What’s Your Sign? Taurasi, Baby. DOCG That Is.

I’m guessing the first thing I should do is apologize for this horribly cheesy title! But, you clicked on it, and I’m glad you did.

The Taurasi DOCG, encompasses the Province of Avellino, within the Campania region in Italy, about 30 miles northeast of Naples. Campania is home to not just Mt. Vesuvius but several volcanoes known as the Campanian Volcanic Arc resulting in area rich in ancient volcanic soils. The Aglianico (ah-yee-ahn-eco) grape is the grape of this region, with 95% of vineyards planted to the variety.

Photo courtesy Google, pinpointing the Salvatore Moletteiri Winery.

It is said that Aglianico truly reflects the soils in which in grows, producing wines that express a sense of place, and the Taurasi region is often referred to as the Barolo of the south. Despite this reputation, neither Taurasi nor Aglianico are incredibly well known here in the U.S.

The first time I tried an Aglianico – I loved it – but I had to ask the person pouring the wine, who happened to be the producer, how to pronounce it about 100 times. The wines were from a neighboring region, Aglianico del Vulture, and I am going to go on record as having enjoyed those wines just a tad bit more. Even now I remember a minerality that I thought was just scrumptious. I wrote about those first wines I experienced and you can read that article here.

Taurasi’s area is about 100,000 acres, however DOCG wines come from a small section in the northeast area called Irpinia. Ancient volcanic soils dominate the region, but now include a number of other soil types as well. Aglianico loves to grow at elevation and most vineyards are at least 1,300 feet above sea level.

Speaking of Aglianico, Taurasi wines must be made with at least 85%. Although most wines are single varietal, the remaining 15% can be made up of several varieties, most commonly Piedirosso, Sangiovese or Barbera.

There are also aging requirements for Taurasi DOCG – a minimum three years prior to release, with one of those in barrel. Riserva wines require four years, with 18 months in barrel. Taurasi wines are big, bold wines that can be aged for a decade or longer.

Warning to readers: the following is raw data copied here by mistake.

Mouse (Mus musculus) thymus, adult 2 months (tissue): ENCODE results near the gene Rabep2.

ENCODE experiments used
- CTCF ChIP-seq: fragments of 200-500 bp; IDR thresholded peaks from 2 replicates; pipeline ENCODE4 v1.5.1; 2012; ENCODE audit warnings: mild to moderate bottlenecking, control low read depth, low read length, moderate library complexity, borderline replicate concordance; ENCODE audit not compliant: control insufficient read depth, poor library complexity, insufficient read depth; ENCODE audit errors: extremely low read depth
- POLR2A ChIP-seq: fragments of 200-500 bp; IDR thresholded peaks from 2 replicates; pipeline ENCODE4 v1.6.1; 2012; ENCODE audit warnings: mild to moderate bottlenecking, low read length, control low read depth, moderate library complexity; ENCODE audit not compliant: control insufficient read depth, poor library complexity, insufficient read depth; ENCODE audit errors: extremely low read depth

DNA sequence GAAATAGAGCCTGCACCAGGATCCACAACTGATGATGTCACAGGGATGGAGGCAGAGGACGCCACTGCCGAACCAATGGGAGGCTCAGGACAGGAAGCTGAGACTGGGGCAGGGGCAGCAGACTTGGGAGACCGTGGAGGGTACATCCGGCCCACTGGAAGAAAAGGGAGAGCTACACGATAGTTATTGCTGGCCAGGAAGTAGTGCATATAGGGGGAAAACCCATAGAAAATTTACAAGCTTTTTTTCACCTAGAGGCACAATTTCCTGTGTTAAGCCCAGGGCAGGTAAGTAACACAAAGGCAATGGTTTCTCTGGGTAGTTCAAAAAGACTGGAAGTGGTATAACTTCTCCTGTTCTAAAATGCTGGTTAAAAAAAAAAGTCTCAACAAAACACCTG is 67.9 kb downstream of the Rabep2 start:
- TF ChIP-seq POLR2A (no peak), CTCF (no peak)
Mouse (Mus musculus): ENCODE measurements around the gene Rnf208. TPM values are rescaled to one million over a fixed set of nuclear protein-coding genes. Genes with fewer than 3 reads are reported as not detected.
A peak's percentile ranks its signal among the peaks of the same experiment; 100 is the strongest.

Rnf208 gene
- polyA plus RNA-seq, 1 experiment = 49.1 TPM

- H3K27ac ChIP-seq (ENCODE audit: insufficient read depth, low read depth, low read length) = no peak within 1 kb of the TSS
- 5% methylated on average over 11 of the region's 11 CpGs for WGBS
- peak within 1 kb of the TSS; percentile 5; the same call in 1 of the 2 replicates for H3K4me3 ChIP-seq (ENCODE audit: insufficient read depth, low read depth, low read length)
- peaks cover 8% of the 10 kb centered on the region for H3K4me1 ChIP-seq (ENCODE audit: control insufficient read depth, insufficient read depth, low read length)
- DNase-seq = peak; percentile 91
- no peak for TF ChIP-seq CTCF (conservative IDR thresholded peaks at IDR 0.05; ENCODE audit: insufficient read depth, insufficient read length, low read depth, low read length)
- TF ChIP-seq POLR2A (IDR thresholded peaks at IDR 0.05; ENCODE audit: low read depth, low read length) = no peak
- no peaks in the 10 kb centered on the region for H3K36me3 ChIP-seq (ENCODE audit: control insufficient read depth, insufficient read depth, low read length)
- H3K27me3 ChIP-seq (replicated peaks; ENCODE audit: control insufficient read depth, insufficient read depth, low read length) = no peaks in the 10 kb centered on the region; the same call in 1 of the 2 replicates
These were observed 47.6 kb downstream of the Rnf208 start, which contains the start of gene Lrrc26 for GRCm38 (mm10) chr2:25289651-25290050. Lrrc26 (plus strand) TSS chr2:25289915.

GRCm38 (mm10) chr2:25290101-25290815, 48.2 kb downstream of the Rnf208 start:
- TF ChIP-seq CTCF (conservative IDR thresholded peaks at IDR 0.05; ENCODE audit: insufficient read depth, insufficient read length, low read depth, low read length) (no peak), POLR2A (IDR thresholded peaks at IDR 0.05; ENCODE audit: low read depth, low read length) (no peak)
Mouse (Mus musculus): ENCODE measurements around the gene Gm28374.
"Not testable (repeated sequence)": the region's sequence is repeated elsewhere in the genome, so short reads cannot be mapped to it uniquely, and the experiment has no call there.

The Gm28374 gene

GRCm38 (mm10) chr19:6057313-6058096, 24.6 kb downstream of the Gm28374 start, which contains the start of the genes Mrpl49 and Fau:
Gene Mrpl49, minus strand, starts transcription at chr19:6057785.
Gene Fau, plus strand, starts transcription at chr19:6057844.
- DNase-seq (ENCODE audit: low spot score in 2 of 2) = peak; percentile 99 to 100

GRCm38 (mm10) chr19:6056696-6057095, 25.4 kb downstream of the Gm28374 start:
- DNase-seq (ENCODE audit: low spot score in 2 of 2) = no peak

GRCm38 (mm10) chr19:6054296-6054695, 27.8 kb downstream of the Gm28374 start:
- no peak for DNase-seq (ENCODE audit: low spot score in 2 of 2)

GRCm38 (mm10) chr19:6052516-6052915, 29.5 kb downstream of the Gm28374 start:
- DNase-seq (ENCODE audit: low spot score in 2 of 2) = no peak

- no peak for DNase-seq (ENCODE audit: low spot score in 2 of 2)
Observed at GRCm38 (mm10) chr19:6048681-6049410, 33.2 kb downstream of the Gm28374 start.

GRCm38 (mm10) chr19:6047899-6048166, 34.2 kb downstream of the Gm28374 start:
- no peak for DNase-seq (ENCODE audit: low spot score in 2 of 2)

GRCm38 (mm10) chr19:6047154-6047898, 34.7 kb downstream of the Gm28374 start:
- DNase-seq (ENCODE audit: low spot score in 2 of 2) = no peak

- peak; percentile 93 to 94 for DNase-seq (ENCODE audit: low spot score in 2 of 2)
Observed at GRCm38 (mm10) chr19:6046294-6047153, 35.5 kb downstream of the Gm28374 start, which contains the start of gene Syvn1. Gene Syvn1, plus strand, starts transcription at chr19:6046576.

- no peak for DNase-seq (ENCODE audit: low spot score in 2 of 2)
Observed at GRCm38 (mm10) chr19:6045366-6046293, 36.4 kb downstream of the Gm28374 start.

Dark fruit, plum, tobacco, smoke, big tannins, with great acidity, these are the general characteristics of a Taurasi wine. Some might say strong, stable, sensuous with a love of beauty. These are the characteristics I found for the horoscope sign of Taurus, so maybe my title for this article is not so bad?

Let’s take a look at a specific bottle of Taurasi:

Salvatore Molettieri|2012 Taurasi Cinque Querce|$39.00|15% ABV

Recently I’ve discovered an online wine retailer called Wine Spies. They offer one wine a day via email, you can buy one bottle or 12. Even if you purchase just one bottle, they let you build a case in your own virtual locker. Once you have a case, it ships for free. That’s where I found this wine, a 2012 Taurasi DOCG from the Salvatore Molettieri family.

The Molettieri family has farmed grapes for more than 4 generations, but it wasn’t until 1983 that they began producing wines from their own fruit. This wine is 100% Aglianico from Montemareno, where they grow at around 1500 feet above sea level on 25 year old vines. Although situated on a volcanic hillside, the soil in the Cinque Querce vineyard is predominantly calcareous clay.

The grapes are hand harvested in mid-November, are macerated between 2-3 weeks in stainless stainless steel tanks where they also undergo fermentation. Aging in various sized oak barrels for 48 months follows. Once bottled, the wines will wait an additional 6 months prior to release. There are only 850 cases of this wine produced each year.

I’m not sure if it was the Barolo reference but I thought I had aromas of roses and tar right of the gate. As the wine decanted I definitely smelled licorice – not herbal anise licorice, but black licorice and stewed strawberries.

On the palate the wine is, as expected, huge. I got juicy black cherry, and tobacco spice – this wine is complex and the flavors kept evolving over the course of the bottle. I was hoping for more mineral notes, but I can’t say that I detected them. The intense tannins are neither grippy nor smooth. This is a wine that demands your attention and would be great with braised short ribs, a ribeye steak, or a meat lovers pizza.

I did think that I could feel a little heat from the alcohol on this wine, but I am very susceptible to the influence and just like with the tar and roses, this might have been preconceived. It was not so present as to make the wine unenjoyable, but I thought I detected it slightly. I said to my husband I thought our Bourbon loving friends would really enjoy this wine.

All in all a very enjoyable wine and a nice little virtual trip to the Taurasi DOCG. It is not very often I get the opportunity to purchase a 10 year old wine for $39.00, what a score!

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